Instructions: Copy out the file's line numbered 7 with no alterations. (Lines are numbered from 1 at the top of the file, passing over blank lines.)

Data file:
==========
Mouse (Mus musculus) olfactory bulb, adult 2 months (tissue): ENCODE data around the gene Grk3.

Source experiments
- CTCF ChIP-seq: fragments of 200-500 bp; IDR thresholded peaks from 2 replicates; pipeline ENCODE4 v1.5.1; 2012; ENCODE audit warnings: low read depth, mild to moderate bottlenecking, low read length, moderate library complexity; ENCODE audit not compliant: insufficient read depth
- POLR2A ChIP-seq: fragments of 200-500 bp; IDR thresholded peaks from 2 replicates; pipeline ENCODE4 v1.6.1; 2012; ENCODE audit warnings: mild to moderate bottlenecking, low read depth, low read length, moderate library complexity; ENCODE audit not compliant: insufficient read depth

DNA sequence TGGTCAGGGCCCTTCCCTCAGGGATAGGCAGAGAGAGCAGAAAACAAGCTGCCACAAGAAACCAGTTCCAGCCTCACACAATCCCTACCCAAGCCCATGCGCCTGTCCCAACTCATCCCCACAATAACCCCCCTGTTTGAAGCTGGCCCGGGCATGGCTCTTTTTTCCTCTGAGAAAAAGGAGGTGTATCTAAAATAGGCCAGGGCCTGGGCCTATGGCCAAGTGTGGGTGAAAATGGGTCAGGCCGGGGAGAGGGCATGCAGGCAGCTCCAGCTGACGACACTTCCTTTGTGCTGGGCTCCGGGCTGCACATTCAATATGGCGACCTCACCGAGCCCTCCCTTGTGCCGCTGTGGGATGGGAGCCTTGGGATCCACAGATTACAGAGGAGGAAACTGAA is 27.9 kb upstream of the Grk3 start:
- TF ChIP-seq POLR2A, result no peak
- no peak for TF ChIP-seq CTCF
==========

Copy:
- no peak for TF ChIP-seq CTCF